Why this is important to Wisconsin businesses: As Sydney experiences unprecedented growth, Wisconsin water technology companies are in a position to help the growing city meet its water needs.

Sydney is experiencing unprecedented urban growth, with the population expected to increase from 5 to 6 million residents within the next 10 years. In response, Sydney Water has released a Growth Servicing Plan 2017-2022 to ensure that critical water-related infrastructure is in place to support future growth in population and housing in rapidly developing areas of Sydney. Sydney Water has also stated that they intend to start playing a more active role in the development of water recycling schemes, provision of renewable energy sources, and the development of integrated water service management strategies to improve waterway health.

Together, Sydney Water and the New South Wales Department of Planning have committed $1.7 billion ($2.2 billion Australian) in funding for the period 2018-2020 to provide new and upgraded wastewater infrastructure in northwest Sydney, in response to significant increases in population and the construction of new dwellings forecast for this priority growth area.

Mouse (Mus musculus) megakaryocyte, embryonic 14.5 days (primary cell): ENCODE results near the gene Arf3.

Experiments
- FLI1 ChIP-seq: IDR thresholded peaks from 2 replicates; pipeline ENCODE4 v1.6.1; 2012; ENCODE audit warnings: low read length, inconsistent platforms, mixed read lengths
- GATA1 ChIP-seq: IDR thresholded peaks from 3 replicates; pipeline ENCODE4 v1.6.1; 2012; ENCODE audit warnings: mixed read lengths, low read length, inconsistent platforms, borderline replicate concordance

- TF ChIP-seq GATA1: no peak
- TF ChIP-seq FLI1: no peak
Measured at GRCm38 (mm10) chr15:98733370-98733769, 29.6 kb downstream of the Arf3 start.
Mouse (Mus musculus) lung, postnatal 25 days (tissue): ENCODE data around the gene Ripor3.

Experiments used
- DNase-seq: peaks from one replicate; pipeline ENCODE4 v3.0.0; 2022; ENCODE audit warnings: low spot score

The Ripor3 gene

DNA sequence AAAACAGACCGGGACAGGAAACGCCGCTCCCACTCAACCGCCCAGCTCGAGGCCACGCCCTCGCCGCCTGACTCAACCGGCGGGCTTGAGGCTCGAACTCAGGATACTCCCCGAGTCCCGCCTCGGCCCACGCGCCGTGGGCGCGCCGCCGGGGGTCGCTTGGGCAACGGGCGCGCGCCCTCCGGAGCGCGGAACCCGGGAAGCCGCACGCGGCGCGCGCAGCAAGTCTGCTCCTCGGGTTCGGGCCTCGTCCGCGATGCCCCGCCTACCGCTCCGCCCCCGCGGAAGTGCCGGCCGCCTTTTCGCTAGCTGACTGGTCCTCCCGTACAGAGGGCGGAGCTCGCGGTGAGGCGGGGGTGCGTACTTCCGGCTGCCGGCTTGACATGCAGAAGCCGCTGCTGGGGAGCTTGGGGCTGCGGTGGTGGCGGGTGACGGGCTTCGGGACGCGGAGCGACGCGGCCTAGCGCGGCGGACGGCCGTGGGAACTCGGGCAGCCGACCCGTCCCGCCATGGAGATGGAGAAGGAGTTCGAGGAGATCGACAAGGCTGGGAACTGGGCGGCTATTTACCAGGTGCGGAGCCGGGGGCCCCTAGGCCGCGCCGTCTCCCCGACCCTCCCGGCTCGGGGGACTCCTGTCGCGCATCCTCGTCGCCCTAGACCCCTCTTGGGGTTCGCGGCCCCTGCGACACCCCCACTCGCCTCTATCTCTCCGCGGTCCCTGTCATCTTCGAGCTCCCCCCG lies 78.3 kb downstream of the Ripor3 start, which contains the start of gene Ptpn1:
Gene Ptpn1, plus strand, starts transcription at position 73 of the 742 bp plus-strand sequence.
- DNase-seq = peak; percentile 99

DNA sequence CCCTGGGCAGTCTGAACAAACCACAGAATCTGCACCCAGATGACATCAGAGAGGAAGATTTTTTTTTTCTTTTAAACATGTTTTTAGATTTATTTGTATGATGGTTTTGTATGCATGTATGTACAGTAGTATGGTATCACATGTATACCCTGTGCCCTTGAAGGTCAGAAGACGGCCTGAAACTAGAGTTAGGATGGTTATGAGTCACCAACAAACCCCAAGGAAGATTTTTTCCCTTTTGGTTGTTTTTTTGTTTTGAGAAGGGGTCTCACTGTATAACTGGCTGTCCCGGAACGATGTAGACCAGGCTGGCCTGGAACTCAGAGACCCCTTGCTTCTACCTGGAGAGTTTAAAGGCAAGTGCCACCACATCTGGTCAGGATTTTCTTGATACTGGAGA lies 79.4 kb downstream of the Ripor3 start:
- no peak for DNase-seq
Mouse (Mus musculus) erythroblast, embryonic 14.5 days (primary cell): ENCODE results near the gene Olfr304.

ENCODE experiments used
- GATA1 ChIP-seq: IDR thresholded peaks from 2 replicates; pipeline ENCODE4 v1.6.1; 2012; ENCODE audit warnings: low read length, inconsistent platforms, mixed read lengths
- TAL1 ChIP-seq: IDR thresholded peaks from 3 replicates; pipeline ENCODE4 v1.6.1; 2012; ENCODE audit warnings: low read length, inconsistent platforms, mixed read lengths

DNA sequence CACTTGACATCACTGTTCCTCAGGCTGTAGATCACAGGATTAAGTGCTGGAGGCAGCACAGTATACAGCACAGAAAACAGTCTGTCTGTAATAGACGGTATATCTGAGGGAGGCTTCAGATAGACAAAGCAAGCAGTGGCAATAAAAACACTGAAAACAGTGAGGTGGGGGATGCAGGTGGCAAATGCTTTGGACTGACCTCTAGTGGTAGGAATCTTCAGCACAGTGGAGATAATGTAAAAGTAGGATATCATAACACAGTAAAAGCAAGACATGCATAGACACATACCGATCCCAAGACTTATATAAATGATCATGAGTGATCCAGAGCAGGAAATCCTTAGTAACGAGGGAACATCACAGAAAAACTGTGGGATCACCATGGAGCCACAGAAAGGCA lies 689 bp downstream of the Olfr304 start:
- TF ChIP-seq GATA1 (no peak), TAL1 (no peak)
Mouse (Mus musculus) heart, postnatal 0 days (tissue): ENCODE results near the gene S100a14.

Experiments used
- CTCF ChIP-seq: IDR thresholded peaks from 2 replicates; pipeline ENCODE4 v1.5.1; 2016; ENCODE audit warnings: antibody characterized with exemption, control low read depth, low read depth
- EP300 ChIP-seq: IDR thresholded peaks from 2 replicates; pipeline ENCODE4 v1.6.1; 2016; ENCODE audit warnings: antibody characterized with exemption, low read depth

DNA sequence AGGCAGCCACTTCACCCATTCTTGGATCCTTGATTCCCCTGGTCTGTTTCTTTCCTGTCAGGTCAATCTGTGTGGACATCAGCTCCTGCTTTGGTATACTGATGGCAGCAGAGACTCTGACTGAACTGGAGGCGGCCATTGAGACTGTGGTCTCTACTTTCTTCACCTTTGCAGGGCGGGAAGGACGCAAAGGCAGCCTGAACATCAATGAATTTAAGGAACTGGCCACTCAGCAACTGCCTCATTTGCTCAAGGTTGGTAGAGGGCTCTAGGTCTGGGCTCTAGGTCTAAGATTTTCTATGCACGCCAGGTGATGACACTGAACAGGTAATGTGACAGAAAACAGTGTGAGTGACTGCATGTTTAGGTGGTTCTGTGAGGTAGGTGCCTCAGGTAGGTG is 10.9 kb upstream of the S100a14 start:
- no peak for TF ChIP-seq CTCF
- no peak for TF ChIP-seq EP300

For this project, Sydney Water will utilize a delivery partner model—a collaborative approach to planning, design and specialized services that encourages improved supply chain integration, uniform procurement of materials and construction contracts, flexibility in delivery and cost efficiency.

So far, $639 million ($817 million Australian) of the total funding has been allocated. Major projects that received funding included:

  • $352 million ($450 million Australian) investment into the “Lower South Creek Treatment Program,” involving:
    • Amplified wastewater treatment facilities at Riverstone Wastewater Treatment Plant
    • Upgraded water recycling plants at St Mary’s and Quakers Hill
  • $78 million ($100 million Australian) in funding for the “Northern Suburbs Ocean Outfall Sewer Project” to rehabilitate and desilt infrastructure, thereby reducing overflows
  • $78 million ($100 million Australian) in funding for the “Prospect Water Filtration Plant Project” to renew the existing water filtration plant.

Major upcoming projects include upgrades to the St Mary's Water Recycling Plant (due to begin in early 2018) and the Quakers Hill Water Recycling Plant (expected to begin in mid-2018).

Wisconsin companies with expertise in water/wastewater technologies and services are encouraged to: